On May 18, 2022, the Halton District School Board issued a media release stating that they were

“…advancing a land transaction with the City of Burlington that would see the exchange of the City-owned sports field at Burlington Central High School (1433 Baldwin St, Burlington), with the sale of the former Robert Bateman High School ​(5151 New St, Burlington).”

“The parcel of land adjacent to Burlington Central High School is approximately five acres and includes the sports field and track to the west of the school. The Board’s purchase of this land ensures the continued operation of Burlington Central High School by the HDSB for the foreseeable future.”

This relates to the fact that the city already owns land at Central High School, Wellington Park on the west side, on the corner of Hager Ave., and on Baldwin Street, which features a sports field, outdoor track, and playground, and is integrated into daily school use. The school board has been interested in acquiring the property for a number of years. It makes no sense for the city to own land that the school is using, especially downtown where it is very valuable, and to then be buying land from the school board for the city to use elsewhere. Therefore, city ownership of land at Central High School will be transferred to the board with a value based on market prices. The dollar value of the property will be credited in favour of the city against the price of the Bateman purchase.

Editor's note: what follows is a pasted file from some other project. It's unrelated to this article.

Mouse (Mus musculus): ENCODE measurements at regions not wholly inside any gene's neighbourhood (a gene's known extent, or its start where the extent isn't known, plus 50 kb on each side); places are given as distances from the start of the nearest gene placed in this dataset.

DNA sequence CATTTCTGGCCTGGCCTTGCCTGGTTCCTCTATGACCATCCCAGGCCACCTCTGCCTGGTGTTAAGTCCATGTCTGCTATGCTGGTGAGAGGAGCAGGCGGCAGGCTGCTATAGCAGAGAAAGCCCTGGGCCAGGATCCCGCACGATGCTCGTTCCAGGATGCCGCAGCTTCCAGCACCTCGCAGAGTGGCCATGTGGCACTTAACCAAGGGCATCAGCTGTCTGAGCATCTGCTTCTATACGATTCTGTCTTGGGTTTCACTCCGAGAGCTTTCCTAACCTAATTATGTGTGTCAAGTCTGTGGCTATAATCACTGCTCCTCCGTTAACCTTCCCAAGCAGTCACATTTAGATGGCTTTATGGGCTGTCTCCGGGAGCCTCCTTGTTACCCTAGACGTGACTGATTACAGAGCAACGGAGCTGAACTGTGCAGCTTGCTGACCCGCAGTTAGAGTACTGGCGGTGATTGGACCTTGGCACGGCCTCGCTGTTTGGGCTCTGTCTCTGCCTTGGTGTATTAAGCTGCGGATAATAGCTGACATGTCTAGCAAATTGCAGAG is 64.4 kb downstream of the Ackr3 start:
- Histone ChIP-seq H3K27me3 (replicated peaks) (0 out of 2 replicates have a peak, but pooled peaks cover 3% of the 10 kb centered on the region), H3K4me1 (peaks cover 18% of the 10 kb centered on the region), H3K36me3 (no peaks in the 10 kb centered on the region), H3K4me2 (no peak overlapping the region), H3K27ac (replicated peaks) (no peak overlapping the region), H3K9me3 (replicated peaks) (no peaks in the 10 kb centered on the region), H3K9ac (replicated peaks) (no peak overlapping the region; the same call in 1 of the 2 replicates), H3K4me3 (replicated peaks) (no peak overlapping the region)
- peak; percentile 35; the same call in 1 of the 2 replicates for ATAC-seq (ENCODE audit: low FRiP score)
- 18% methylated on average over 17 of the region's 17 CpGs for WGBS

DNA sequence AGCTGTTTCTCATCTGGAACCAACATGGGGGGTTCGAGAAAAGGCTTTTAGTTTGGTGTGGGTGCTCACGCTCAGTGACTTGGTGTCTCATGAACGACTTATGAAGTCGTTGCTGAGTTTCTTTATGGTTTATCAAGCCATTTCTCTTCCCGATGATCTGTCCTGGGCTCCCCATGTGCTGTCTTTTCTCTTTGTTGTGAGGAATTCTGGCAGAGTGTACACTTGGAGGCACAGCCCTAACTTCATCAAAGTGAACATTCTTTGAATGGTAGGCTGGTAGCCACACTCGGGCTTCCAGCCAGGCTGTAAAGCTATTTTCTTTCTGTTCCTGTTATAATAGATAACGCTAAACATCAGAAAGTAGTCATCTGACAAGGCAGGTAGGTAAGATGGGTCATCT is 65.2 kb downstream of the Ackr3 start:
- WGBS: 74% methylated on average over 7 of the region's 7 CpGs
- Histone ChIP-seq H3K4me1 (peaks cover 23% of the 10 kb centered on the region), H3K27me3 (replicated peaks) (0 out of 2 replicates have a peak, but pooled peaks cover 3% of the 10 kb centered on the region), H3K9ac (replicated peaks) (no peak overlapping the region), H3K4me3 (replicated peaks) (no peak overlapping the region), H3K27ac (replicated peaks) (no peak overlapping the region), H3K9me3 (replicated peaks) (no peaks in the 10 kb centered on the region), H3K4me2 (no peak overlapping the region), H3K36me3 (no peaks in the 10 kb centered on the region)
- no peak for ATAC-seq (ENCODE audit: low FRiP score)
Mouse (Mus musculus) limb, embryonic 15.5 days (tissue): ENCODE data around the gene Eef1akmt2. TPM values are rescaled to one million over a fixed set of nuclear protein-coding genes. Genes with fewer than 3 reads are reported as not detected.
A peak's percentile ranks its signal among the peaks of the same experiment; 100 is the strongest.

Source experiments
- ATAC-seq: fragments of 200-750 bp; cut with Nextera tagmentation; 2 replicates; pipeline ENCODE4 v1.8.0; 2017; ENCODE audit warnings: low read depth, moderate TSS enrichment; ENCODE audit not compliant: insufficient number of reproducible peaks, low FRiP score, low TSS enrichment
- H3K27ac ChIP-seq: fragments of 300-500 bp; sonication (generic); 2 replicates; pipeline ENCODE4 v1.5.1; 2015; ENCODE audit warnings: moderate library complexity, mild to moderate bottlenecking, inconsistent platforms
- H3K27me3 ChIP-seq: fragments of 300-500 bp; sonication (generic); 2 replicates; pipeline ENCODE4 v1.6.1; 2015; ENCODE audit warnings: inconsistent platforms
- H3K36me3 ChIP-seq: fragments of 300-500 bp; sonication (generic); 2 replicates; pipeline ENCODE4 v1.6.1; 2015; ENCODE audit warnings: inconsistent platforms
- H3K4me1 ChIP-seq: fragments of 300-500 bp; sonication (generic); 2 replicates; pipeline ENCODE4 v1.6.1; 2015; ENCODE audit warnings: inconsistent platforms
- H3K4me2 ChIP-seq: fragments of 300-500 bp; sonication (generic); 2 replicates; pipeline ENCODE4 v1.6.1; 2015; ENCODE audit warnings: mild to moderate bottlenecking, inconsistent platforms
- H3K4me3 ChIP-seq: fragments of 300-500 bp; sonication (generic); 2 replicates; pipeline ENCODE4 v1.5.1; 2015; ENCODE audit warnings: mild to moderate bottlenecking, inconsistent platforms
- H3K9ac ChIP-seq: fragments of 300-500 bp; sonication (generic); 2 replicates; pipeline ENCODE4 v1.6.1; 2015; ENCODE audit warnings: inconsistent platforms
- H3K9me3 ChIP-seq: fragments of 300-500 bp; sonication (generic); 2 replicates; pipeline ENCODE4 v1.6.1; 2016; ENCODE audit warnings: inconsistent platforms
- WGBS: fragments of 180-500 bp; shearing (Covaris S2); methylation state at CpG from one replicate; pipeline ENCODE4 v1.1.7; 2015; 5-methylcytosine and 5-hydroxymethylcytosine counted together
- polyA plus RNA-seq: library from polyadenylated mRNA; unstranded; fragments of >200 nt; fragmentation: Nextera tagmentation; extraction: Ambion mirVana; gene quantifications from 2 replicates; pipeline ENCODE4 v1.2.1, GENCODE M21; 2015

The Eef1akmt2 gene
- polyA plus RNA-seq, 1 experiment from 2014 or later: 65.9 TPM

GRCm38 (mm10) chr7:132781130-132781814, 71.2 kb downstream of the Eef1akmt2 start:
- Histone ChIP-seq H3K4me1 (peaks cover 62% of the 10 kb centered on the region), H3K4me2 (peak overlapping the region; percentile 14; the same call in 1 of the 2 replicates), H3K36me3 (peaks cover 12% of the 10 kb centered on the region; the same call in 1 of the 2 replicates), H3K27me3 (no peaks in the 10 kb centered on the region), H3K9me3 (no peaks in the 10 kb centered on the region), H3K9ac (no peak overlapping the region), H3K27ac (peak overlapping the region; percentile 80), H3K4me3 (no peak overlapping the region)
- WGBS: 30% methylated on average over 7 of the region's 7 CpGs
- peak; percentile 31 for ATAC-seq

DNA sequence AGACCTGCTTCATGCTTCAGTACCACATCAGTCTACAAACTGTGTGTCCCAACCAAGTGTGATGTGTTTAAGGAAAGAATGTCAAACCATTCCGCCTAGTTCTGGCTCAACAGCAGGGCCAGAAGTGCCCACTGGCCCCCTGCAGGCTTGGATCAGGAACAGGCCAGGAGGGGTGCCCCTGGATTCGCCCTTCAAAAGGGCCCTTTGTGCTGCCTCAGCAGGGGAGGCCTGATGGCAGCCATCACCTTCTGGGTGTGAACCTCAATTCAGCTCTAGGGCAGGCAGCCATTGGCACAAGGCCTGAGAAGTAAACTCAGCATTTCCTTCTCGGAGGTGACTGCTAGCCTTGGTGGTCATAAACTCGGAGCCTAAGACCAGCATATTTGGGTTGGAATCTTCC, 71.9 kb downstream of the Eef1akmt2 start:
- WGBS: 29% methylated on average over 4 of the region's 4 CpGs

Brock, HDSB tenants and the Central High School land transfer all have the effect of making the acquisition of RBHS less of a burden for Burlington taxpayers. In the long run, when Brock and the HDSB leases expire, the city will decide how to use the entire building for community or other uses.

If Central is ever closed, then the board would have to declare it surplus and the city should be able to buy it back, if it wants.

City and recreation uses of the property
The primary goal of the city for the Bateman site is to satisfy community recreation needs, which will include: retention of Centennial swimming pool and school gym; public greenspace; new flexible programming areas (i.e. expanded city community centre); relocation of Burlington Public Library (BPL) – New Appleby Branch; and relocation of TechPlace. All of this is being done to create a sustainable signature community hub, with a focus on learning and active living.